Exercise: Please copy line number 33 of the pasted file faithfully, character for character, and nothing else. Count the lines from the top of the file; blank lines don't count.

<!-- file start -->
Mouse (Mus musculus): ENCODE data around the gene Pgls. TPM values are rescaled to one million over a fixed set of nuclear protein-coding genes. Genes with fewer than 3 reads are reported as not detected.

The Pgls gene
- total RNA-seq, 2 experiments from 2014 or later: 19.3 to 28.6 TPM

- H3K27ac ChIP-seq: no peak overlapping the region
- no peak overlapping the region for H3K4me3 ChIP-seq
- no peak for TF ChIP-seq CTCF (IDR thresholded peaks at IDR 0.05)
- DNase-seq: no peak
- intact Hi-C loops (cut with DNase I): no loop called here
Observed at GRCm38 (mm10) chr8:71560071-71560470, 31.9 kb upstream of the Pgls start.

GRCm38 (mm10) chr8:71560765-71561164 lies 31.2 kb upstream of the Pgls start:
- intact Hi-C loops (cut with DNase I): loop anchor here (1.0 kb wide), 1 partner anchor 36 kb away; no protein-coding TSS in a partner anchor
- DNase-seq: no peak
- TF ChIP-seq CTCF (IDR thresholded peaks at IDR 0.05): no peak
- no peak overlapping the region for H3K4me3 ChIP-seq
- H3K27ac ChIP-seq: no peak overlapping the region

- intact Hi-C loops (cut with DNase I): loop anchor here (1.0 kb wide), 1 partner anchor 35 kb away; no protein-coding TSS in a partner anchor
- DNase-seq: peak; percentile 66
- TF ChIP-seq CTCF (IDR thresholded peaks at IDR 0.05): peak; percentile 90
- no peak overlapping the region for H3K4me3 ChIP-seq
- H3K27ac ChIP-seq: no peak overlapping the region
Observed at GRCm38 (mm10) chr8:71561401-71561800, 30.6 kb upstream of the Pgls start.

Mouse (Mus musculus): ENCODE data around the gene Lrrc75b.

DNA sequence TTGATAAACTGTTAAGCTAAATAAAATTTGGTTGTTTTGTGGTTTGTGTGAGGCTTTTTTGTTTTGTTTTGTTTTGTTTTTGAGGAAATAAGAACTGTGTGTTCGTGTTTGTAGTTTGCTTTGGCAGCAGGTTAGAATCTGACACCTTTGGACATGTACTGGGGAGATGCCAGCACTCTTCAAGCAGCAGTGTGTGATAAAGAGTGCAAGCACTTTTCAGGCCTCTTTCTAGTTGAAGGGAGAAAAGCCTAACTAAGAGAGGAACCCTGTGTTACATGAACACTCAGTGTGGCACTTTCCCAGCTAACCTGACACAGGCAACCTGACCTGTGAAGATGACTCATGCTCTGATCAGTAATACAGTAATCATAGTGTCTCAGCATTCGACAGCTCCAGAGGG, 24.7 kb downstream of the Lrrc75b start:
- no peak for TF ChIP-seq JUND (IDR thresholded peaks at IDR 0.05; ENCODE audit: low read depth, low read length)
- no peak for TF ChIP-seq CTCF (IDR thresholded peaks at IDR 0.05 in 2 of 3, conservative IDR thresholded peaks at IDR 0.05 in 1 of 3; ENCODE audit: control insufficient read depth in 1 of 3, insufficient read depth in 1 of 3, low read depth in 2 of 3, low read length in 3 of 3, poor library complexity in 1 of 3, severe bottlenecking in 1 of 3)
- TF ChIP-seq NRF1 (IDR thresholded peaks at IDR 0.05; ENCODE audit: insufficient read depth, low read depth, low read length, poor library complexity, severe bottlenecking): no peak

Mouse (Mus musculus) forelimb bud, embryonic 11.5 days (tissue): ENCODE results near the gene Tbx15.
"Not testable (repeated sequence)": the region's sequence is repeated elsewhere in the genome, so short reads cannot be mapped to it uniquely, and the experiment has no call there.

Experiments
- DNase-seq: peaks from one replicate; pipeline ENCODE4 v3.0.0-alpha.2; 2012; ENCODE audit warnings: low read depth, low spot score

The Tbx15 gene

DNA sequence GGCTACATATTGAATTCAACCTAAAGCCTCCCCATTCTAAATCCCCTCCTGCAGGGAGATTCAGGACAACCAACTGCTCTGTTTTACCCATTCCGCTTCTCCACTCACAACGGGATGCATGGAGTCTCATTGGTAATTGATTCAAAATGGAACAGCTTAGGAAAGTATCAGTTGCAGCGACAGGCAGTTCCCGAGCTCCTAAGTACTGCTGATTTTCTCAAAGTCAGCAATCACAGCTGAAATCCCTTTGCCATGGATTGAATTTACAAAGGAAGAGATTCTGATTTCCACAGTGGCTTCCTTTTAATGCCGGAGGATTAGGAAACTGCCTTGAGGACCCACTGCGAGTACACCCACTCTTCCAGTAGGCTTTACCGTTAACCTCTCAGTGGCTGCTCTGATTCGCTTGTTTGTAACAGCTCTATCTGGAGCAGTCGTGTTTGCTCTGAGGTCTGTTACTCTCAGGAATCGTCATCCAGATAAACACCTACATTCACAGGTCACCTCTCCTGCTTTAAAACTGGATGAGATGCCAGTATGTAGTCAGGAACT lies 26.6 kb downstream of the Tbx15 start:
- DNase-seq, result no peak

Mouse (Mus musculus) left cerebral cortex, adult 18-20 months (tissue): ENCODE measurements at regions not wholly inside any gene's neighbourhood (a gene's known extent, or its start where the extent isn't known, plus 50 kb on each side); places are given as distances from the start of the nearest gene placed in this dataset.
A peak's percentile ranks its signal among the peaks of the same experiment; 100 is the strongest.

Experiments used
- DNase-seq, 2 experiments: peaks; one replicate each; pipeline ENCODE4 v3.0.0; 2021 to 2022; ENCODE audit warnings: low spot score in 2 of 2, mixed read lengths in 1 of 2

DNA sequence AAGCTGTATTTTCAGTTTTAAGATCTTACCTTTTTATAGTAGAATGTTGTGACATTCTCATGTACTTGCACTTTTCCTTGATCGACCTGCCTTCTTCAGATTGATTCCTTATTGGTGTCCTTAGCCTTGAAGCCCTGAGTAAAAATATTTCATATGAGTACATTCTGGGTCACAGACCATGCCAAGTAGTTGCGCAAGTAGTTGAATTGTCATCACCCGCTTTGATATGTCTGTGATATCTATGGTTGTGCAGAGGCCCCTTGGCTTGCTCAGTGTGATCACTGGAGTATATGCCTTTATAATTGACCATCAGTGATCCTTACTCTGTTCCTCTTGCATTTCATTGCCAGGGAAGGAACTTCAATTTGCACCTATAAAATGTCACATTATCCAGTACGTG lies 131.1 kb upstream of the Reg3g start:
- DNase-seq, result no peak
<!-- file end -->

- DNase-seq, result no peak